Just What The Doctor Ordered For T Vs: PlasmaNeil Gross and Robert A. Lemos
Last summer, Plasmaco Inc. of Highland, N.Y., was at death's door. Some $10 million dollars in the red and months from a commercial prototype, the small designer of flat TV screens got snapped up for just $1 million by a group of investors led by Atlantic Venture Group Inc., a venture-capital company in New York City.
A year later, Plasmaco's screens are rolling off its Highland production line, and the future suddenly looks brighter. Its so-called plasma displays, which create sharp images from a glowing gaslike substance, are attracting big-time interest. Next month, Chief Executive Officer John J. Antretter says he'll announce a manufacturing alliance worth "several hundred million dollars."
WALL-HANGING SETS. What makes plasma so hot? TV makers sense strong demand for large, flat televisions that don't dominate the room or weigh as much as a piano. Some of these manufacturers have reaped millions in profits from the explosion of color liquid-crystal displays (LCDs) for notebook computers. Now, they want to bring that same trend into the living room. "The whole display industry is shifting," says Yoichi Morishita, president of Matsushita Electric Industrial Co. "Large, wall-hanging TVs will be a key part of multimedia."
The trouble for Matsushita and a half-dozen other Japanese makers who have sunk billions into LCDs: The brilliant notebook computer panels are too small to hang on a wall. And manufacturing flaws proliferate when screen sizes exceed 13 inches. Plasma displays should eventually be easier to make than LCDs. The first color 21-inch panels are already on sale. They cost a steep $8,000 a pop. But most of that is for control chips, which are plummeting in price, says Michihiro Ohta, NEC Corp.'s general manager in charge of plasma. Over time, plasma screen sizes could go as high as 80 inches.
That's why Japanese display makers are pumping money into plasma (table)--a technology that was invented 30 years ago at the University of Illinois. In June, NEC announced plans to spend $1 billion over five years to boost plasma-screen production. Fujitsu Ltd. will spend upwards of $300 million. Sony Corp. is designing large hybrid displays that combine plasma and liquid-crystal elements, working with Tektronix Inc. in Wilsonville, Ore. And Japan's national broadcaster, NHK, is leading a 25-company consortium to make large screens for high-definition television.
While plasma is trendy, no one is sneering at the huge investment Japan has sunk into LCDs. David Mentley, director of display research at Stanford Resources Inc. in Palo Alto, Calif., thinks these smaller computer screens will be mainstream for many years. LCDs will account for 87% of the world's $11.5 billion flat-panel market this year, compared with less than 3% for plasma. And the ratio won't change much in the year 2001, by which time the overall market will have doubled.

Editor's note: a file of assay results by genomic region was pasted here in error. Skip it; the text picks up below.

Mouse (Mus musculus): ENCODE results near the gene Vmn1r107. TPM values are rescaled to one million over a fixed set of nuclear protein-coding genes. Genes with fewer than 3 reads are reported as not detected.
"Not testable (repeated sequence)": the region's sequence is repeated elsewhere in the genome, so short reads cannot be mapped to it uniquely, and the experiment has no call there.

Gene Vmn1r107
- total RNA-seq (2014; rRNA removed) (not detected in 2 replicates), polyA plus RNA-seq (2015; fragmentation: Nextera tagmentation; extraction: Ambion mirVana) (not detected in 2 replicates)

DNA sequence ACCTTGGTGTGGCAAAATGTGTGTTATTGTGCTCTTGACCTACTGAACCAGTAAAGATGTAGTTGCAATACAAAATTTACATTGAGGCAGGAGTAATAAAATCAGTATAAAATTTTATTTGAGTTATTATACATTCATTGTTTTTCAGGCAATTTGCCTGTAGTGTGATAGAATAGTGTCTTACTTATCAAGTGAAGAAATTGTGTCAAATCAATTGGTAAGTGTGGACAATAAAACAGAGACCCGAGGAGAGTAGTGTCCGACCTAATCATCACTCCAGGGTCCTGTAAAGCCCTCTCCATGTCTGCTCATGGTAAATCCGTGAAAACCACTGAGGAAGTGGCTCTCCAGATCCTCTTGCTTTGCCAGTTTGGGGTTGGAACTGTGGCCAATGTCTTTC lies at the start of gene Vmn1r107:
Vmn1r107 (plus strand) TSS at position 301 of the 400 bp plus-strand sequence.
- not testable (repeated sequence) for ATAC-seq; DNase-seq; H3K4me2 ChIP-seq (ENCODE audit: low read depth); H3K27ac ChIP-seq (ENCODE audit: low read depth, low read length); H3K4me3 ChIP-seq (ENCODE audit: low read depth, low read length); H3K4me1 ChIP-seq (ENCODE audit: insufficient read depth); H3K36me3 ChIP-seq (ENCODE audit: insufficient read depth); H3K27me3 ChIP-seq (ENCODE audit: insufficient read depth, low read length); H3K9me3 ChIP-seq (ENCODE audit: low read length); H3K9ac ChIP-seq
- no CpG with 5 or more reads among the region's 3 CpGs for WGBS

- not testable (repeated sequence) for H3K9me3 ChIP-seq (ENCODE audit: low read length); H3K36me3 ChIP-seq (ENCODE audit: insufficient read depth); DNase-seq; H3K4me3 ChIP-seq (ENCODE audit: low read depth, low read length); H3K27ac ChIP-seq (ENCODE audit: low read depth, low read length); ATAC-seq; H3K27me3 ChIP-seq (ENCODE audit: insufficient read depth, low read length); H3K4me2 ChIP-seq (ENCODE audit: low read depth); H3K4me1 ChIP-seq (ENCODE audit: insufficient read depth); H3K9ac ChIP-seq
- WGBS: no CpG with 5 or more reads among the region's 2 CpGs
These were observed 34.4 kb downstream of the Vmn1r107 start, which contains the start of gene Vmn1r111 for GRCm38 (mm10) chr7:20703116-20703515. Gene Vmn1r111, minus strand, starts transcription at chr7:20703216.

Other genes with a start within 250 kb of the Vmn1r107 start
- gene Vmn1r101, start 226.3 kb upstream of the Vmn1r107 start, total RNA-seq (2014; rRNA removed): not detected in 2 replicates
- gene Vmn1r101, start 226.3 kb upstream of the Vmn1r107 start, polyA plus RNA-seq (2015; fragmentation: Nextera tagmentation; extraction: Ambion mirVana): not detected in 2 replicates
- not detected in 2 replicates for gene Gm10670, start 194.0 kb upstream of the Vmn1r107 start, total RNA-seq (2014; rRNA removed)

Still, consumer appetite for larger screens is enormous. Sales of projection TVs with screens up to 60 inches are growing nearly 30% a year--the fastest in the whole television sector. Japanese producers have also found a gold mine in "wide screen" TVs, which mimic the panoramic look of movies. Makers shipped 800,000 units in the first five months of this year.
UNEXPECTED CHANCES. What role will America's innovative plasma startups play in the new flat-panel hierarchy? The prognosis is mixed. On the one hand, companies such as Photonics Imaging in Northwood, Ohio, have created unique high-resolution plasma prototypes. What's more, notes Michael Ciesinski, head of the U.S. Display Consortium in San Jose, Calif., the whole display market is diversifying. That creates opportunities for small companies in unexpected places. Nobody knows, for example, whether a television circa 2001 will be a wall-hanging monster, a tiny screen that flips down in front of the eye, or a projection directly onto the retina. "Americans can compete in many of these areas," he says.
But the thought of Japanese giants thundering down the fragile trails that Plasmaco and other Americans blazed raises troubling questions. None of these companies has enough money to undertake large-scale production. And even Plasmaco's fortuitous comeback is tinged with irony: Virtually all its giant suitors are located in the Far East, says Antretter. Whichever one gets the nod from Plasmaco will also receive a major equity stake. The new flat-panel sweepstakes may be a big opportunity. But the roster of winners will probably bear a lot of familiar Japanese names.
The Major Players in Plasma Technology
FUJITSU Expects to spend $300 million or more for new production lines for large displays
NEC Plans $1 billion investment over five years in plasma screens
TEKTRONIX & SONY Collaborating on a new type of screen that combines plasma and LCD technology
JAPAN BROADCASTING Leads a 25-company consortium to develop high-definition plasma displays